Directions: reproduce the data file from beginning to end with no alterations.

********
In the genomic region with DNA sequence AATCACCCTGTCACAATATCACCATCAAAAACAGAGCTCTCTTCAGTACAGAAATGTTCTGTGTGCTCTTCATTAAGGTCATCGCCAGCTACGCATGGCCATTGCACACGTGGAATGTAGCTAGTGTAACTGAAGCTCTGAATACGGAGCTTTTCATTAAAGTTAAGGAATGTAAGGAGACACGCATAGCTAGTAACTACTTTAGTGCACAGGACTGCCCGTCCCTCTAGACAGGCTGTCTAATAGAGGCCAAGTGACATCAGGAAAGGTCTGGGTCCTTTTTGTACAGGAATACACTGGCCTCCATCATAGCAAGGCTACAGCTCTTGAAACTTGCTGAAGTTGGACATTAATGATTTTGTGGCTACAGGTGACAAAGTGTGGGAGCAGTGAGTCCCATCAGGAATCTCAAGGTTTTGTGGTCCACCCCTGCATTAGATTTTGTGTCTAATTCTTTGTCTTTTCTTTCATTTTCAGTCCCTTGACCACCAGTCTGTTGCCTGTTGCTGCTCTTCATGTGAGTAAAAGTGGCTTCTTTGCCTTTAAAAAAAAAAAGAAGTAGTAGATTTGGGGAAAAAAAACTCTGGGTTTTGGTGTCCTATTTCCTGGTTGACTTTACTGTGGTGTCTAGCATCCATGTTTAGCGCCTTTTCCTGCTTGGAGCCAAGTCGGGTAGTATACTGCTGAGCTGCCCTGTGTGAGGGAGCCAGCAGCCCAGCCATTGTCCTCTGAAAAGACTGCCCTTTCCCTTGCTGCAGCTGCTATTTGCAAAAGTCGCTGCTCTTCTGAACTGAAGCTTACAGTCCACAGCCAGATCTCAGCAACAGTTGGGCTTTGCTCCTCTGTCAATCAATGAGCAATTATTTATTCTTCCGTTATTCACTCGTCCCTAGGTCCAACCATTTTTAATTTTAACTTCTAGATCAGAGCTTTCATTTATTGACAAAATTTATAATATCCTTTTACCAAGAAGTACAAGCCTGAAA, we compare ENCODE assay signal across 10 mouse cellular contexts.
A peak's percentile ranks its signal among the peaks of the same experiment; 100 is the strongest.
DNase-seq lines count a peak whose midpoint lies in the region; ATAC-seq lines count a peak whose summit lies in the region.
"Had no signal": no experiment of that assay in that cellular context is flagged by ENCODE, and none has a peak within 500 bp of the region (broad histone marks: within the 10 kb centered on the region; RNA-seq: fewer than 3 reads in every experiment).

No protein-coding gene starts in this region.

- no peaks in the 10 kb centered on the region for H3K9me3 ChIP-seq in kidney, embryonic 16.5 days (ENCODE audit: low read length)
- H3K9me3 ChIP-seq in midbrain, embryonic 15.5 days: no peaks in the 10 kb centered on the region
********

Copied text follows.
In the genomic region with DNA sequence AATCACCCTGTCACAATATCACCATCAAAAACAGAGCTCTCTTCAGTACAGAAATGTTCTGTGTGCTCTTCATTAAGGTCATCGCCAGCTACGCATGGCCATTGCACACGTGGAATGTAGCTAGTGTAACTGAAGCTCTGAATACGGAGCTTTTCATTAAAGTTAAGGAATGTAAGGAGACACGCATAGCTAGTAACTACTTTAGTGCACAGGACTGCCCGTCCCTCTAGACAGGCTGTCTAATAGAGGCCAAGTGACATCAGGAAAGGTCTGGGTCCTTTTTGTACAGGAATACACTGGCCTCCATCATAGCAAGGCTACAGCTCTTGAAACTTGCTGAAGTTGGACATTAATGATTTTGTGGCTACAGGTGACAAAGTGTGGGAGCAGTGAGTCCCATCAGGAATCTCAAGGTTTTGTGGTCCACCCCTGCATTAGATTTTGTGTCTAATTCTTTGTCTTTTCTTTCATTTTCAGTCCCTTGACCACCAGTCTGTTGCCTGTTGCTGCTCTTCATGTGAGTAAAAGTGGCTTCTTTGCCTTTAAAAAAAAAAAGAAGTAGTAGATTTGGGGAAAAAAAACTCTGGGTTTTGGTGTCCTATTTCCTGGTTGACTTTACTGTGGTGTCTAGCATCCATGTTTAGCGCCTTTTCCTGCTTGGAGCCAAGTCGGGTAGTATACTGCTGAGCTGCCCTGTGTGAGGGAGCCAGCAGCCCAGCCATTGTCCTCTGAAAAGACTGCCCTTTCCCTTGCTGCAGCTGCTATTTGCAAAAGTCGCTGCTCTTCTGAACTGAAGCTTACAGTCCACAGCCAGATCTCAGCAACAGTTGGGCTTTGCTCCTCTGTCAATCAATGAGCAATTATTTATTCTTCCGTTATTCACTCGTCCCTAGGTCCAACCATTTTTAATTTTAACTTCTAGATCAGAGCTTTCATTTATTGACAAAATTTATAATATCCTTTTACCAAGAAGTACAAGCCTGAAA, we compare ENCODE assay signal across 10 mouse cellular contexts.
A peak's percentile ranks its signal among the peaks of the same experiment; 100 is the strongest.
DNase-seq lines count a peak whose midpoint lies in the region; ATAC-seq lines count a peak whose summit lies in the region.
"Had no signal": no experiment of that assay in that cellular context is flagged by ENCODE, and none has a peak within 500 bp of the region (broad histone marks: within the 10 kb centered on the region; RNA-seq: fewer than 3 reads in every experiment).

No protein-coding gene starts in this region.

- no peaks in the 10 kb centered on the region for H3K9me3 ChIP-seq in kidney, embryonic 16.5 days (ENCODE audit: low read length)
- H3K9me3 ChIP-seq in midbrain, embryonic 15.5 days: no peaks in the 10 kb centered on the region